Causer's attorney has filed a motion to withdraw and a no-merit brief pursuant toLinker-Flores v. Ark. Department of Human Services, ___ Ark. ___, ___ S.W.3d ___ (Oct. 7, 2004). Causer did not appeal from final orders from the adjudication hearing, review, and permanency-planning hearings. Thus, we are precluded from reviewing any adverse rulings from these portions of the record. See Lewis v. Ark. Dep't of Human Servs., ___ Ark. ___, ___ S.W.3d ___ (Nov. 17, 2005). Pursuant to Ark. R. App. P.-Civ. 2(c)(3), our review of the record for adverse rulings is limited to the termination hearing. See id. No-merit briefs in termination-of-parental-rights cases "shall include an argument section that consists of a list of all rulings adverse to the defendant made by the circuit court on all objections, motions, and requests made by either party with an explanation as to why each adverse ruling is not a meritorious ground for reversal." See Ark. Sup. Ct. R. 4-3(j); Lewis, supra. If a no-merit brief fails to address all the adverse rulings, we will generally send it back for rebriefing. Lewis, supra; Linker-Flores v. Ark. Dep't of Human Servs., ___ Ark. ___, ___ S.W.3d ___ (Nov. 16, 2005) ("Linker-Flores II").

In this case, our review of the record reveals at least three rulings adverse to Causer in the termination hearing that were not abstracted or included in the argument sections. Causer made a hearsay objection during the testimony of Melinda Fulton, which the trial court overruled. ADHS objected to speculative testimony by Causer, and the trial court sustained the objection. During Causer's testimony, the trial court allowed a letter into evidence over Causer's objection. Because these adverse rulings were not abstracted and discussed, counsel's brief fails to comply with the

requirements of Ark. Sup. Ct. R. 4-3(j) and supreme court precedent. See Linker, supra; Lewis, supra. Accordingly, we deny counsel's motion to withdraw and order rebriefing.

Rebriefing ordered.

Griffen and Vaught, JJ., agree.

SUPPLEMENTAL OPINION ON REHEARING JANUARY 11, 2006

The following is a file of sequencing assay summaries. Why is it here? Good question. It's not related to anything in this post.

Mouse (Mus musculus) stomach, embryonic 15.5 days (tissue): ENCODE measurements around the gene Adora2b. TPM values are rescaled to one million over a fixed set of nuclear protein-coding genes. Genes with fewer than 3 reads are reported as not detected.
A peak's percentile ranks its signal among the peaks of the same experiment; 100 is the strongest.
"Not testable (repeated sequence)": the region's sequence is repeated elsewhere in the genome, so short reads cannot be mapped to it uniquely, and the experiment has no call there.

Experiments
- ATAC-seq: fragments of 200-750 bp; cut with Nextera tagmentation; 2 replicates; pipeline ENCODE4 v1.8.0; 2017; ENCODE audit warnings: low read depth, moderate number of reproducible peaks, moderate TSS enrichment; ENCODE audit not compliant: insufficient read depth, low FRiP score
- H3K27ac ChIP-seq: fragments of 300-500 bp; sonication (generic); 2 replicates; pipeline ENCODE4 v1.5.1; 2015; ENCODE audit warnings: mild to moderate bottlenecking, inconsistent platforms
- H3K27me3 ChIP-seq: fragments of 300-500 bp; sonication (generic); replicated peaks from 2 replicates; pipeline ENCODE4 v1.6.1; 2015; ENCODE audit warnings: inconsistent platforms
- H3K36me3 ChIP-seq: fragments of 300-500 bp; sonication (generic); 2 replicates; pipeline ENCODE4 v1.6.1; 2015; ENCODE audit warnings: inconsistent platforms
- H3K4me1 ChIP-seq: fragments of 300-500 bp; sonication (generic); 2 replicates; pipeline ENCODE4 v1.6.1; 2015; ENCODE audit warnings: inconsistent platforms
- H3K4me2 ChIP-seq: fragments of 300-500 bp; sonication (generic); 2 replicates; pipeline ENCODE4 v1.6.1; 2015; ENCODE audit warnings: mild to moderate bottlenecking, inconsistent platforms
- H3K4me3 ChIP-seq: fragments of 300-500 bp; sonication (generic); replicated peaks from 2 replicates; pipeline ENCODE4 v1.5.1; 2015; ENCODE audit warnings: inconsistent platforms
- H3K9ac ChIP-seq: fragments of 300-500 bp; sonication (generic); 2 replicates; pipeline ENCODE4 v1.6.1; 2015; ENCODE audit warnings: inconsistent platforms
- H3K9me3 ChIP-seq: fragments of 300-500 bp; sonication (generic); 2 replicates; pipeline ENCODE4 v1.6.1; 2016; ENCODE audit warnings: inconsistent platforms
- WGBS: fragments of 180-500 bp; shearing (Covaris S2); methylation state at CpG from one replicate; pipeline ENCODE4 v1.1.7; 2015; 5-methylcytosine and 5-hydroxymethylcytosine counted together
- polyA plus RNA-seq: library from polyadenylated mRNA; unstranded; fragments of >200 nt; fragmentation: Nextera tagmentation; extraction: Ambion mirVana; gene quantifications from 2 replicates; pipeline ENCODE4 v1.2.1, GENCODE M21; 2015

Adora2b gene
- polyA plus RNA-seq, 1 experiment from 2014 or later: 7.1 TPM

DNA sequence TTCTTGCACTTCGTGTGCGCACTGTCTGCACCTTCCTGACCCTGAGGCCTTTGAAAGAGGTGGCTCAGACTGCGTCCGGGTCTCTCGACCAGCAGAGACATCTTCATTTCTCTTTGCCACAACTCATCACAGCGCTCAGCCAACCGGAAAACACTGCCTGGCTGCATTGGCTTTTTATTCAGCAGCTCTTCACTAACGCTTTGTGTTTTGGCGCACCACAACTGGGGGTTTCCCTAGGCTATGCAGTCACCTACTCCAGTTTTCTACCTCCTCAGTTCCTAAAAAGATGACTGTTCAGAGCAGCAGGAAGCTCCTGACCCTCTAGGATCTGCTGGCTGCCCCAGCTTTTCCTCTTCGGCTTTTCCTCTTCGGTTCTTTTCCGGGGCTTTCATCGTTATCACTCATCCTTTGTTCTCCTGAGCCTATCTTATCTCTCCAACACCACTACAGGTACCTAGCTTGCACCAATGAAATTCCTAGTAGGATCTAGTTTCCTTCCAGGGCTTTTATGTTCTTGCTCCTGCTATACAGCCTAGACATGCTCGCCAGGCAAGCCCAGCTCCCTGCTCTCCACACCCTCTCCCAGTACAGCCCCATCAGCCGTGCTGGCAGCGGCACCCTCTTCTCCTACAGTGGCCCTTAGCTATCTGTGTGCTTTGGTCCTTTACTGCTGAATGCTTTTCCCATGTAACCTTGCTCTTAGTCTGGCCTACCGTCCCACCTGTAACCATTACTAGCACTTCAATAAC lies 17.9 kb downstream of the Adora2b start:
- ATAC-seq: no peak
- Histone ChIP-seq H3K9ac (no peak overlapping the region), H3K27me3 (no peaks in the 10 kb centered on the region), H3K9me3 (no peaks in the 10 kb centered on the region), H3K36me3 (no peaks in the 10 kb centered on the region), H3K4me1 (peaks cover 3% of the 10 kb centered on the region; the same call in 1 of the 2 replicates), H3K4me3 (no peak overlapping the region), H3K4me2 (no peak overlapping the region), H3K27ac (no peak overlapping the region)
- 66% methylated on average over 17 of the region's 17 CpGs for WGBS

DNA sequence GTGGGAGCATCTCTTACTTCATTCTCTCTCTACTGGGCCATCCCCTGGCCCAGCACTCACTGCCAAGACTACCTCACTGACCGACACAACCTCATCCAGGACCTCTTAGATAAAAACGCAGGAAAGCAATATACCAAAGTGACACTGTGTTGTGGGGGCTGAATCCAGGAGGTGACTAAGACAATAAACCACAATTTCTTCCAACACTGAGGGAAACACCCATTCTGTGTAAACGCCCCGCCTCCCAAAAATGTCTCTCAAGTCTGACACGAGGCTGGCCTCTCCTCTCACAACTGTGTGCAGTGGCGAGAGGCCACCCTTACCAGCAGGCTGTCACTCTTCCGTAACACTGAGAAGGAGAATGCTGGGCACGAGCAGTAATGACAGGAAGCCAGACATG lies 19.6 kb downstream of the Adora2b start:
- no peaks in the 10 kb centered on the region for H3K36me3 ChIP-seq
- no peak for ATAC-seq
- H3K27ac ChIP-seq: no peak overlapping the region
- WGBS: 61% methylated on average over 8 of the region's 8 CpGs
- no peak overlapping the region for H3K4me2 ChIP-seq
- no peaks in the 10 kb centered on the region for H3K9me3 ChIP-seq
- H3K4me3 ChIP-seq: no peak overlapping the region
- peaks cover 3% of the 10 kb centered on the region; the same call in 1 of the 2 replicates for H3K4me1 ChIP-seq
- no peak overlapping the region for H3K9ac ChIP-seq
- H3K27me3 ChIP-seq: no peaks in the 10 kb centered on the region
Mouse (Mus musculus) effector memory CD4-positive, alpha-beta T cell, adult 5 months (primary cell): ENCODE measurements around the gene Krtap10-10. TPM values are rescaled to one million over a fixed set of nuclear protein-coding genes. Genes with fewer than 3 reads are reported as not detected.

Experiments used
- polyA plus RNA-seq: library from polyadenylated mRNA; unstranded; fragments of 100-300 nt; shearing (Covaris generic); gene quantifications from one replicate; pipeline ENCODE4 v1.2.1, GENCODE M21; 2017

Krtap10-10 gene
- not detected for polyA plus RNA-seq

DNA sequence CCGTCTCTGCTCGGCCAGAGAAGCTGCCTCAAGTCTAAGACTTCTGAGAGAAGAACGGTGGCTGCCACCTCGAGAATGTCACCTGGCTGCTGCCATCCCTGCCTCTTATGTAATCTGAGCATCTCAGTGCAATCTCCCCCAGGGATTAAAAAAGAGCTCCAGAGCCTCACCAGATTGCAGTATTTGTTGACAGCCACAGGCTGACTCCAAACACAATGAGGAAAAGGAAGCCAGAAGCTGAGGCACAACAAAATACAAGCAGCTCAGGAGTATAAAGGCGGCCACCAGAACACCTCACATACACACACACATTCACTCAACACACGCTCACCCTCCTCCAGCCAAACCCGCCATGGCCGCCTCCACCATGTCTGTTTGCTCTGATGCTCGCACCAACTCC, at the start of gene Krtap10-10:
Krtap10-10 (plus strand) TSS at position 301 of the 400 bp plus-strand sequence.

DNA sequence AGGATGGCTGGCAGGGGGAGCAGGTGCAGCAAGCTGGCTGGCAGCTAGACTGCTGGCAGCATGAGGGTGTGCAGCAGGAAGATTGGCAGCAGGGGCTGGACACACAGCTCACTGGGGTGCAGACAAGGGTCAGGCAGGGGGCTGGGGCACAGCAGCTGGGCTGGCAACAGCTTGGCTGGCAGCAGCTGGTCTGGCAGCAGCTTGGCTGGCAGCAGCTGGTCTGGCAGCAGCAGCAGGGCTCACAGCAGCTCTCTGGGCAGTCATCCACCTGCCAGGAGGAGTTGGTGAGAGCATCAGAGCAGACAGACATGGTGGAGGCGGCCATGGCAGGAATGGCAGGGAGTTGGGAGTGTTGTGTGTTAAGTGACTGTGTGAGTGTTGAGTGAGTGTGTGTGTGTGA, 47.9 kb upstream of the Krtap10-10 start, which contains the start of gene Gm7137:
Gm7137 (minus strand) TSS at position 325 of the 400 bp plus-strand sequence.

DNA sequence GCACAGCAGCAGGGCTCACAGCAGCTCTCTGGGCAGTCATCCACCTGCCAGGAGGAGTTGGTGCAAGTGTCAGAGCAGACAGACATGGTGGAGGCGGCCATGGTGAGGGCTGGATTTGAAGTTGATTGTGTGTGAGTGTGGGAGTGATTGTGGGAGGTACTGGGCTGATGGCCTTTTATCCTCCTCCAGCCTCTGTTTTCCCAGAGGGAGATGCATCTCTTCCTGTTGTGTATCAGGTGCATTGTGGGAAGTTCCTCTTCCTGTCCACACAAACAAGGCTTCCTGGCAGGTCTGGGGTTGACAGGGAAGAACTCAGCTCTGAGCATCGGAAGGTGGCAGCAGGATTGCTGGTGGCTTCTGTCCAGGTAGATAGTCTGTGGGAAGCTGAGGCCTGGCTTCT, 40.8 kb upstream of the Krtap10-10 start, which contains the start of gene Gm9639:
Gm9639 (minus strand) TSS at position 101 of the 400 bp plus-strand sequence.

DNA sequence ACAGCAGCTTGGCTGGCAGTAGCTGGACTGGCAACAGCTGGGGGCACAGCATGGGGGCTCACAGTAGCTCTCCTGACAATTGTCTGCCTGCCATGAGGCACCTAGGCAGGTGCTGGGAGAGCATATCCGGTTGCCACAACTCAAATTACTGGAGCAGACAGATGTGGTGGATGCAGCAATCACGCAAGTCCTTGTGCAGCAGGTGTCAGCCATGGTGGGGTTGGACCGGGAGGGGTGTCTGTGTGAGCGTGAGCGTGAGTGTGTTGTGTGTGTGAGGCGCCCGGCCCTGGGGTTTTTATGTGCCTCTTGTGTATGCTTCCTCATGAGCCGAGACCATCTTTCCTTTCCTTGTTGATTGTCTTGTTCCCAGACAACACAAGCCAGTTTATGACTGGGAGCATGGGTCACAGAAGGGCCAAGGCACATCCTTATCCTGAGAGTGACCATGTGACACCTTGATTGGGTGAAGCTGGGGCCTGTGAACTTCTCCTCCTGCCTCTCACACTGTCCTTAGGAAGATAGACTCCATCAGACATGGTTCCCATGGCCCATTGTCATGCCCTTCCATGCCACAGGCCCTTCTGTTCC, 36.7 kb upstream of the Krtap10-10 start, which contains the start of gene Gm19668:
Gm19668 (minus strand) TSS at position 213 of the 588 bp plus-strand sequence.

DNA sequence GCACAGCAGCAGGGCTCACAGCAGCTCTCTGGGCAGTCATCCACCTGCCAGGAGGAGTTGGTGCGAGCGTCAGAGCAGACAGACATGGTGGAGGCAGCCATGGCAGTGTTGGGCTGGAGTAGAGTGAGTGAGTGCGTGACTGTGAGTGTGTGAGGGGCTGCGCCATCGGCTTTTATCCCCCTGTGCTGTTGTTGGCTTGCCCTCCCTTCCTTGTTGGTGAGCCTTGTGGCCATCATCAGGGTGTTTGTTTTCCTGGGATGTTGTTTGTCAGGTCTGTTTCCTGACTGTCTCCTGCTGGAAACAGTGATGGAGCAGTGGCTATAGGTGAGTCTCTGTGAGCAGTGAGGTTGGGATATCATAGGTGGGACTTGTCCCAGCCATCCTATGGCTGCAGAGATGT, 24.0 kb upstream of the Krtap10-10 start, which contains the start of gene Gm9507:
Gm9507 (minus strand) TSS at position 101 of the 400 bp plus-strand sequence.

Appeal and error - motion to reconsider that substantively complied with requirements for no-merit parental-rights-termination brief treated as motion for rehearing - case affirmed; appellant's counsel permitted to withdraw. - Where, after the appellate court ordered rebriefing in a no-merit termination-of-parental-rights appeal, the mother's attorney filed a motion to reconsider along with an attachment that specifically addressed all adverse rulings in the termination hearing in substantive compliance with the requirements for such briefs, the appellate court held that rebriefing was not necessary, and that all adverse rulings were clearly not meritorious; the trial court was affirmed, and the mother's attorney was permitted to withdraw as counsel.

Appeal from Marion Circuit Court; Gary Isbell, Judge; supplemental opinion on grant of rehearing; affirmed.

Kimberly H. Johnson, for appellant.

Deanna S. Evans, Attorney Ad Litem, for the children.

Andree Layton Roaf, Judge. We previously rendered a decision in this case in which we ordered rebriefing for failure to comply with the requirements of Linker-Flores v. Ark. Dep't of Human Servs., ___ Ark. ___, ___ S.W.3d ___ (Nov. 17, 2005), and Lewis v. Ark. Dep't of Human Servs., ___ Ark. ___, ___ S.W.3d ___ (Nov. 17, 2005). See Causerv. Ark. Dep't of Human Servs., ___ Ark. App. ___, ___ S.W.3d ___ (Dec. 14, 2005). In response our opinion, Causer's attorney has petitioned this court to reconsider its order to rebrief, contending that rebriefing in this case would cause further delay and that the four adverse rulings that were not fully discussed in the brief are not meritorious. After reviewing this case, we have treated the petition as a petition for rehearing, and we agree with Causer's attorney and affirm this case.

Causer's attorney has filed an attachment to her motion to reconsider that specifically addresses and discusses all adverse rulings in the termination hearing. The attachment complies substantively with the requirements for argument sections of termination-of-parental-rights no-merit briefs as set out in Linker-Flores, supra, and Lewis, supra; therefore, rebriefing in this case is no longer necessary. After a review of the record, we find that all adverse rulings are clearly not meritorious. We affirm today without rebriefing so as to avoid any further delay of this case and grant the motion to withdraw as counsel.

Pittman, C.J., Bird, Griffen, Vaught, and Neal, JJ., agree.